IMG_0395We brake for road food! Above is a pic of Mary’s order of young goat with rice, found along the way, a bit north of Matehuala, prior to stopping at Las Palmas Midway Inn. Beyond road food, we especially enjoy the Slow Food Market in Merida, where home cooking comes to market. But you won’t find this fare up north anymore. It’s very sad. The food police have outlawed such cooking across the USA. Why? “Food poisoning.” ¬†(Why, really: protection of the restaurant trade, in my view.)

When I was a youngster, one of my favorite visits was to the Columbia Market store. It specialized in genuine Italian foods: cheeses, sausages, rare goods never seen in supermarkets. And the store smelled exotic. After a stint in the Navy, college, and a business adventure in Cambridge MA, I paid a visit to that store in 1982, which had relocated. The goods looked familiar, but the aroma was gone. All I could smell was chlorine. I asked why. The wait staff assured me that health inspectors insisted that smells were illegal! And it has only gotten worse in the intervening years.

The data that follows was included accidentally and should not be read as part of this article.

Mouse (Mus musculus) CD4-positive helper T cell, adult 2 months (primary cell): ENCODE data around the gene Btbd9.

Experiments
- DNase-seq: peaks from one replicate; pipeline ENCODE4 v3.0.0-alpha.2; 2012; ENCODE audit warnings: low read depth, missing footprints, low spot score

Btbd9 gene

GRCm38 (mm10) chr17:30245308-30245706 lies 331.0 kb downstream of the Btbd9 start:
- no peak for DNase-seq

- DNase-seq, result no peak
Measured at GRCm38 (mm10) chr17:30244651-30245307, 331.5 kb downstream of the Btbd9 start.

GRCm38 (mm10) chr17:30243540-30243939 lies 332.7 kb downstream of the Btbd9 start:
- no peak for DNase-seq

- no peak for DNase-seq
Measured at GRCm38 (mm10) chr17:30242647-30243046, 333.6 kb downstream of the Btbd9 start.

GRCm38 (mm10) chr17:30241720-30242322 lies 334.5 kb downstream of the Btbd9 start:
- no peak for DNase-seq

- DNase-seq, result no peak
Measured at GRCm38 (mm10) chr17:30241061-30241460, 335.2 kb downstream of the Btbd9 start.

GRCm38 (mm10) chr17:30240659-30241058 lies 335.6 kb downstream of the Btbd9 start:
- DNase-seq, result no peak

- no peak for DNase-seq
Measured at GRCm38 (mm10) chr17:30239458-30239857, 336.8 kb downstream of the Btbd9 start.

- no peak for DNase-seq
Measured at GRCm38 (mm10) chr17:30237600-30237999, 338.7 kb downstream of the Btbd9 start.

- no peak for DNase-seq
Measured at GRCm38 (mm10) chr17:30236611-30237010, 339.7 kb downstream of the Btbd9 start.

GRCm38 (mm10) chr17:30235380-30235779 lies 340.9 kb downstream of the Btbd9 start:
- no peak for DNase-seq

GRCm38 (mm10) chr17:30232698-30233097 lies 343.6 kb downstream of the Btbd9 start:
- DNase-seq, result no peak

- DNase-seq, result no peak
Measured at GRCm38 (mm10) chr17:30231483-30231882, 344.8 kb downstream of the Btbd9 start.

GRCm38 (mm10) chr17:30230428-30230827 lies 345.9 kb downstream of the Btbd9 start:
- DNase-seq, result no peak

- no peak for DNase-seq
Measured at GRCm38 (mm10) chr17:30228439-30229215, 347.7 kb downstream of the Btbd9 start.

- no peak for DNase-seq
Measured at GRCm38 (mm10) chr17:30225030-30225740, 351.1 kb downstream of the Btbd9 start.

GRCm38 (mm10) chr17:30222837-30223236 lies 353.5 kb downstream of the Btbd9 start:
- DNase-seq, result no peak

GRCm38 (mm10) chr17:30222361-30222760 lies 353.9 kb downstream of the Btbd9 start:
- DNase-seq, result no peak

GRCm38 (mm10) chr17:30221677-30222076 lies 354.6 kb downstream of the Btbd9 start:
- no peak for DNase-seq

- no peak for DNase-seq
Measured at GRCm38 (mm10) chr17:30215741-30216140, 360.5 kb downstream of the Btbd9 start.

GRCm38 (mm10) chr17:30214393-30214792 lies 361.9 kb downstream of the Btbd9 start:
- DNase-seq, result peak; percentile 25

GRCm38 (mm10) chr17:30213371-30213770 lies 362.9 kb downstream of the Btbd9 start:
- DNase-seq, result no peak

Apple cider must now be pasteurized, making it into mere apple juice. Even church suppers have mostly been shut down unless the food is prepared on premises, in an inspected church kitchen, by permit. Next they will be insisting that we boil our salad before we eat it. All to protect us, of course. (Worried about dysentery? Avoid antibiotics, which kill indiscriminately;  and try a good probiotic having 12 different strains of gut bugs.)

Fortunately we can still buy real food here in Yucatan, made in the homes of real cooks. Tonight we enjoyed a pasta dish filled with spinach and sauce, made by an Italian housewife named Claudia, who is a regular at Slow Food. Her homemade pasta is sublime. Yes, there can be peril in such outings, but then, there can be peril in eating federally inspected food up north, too. But too much fear of the dark only serves to diminish our immune defenses. 

IMG_0396 The Goatherd Inn


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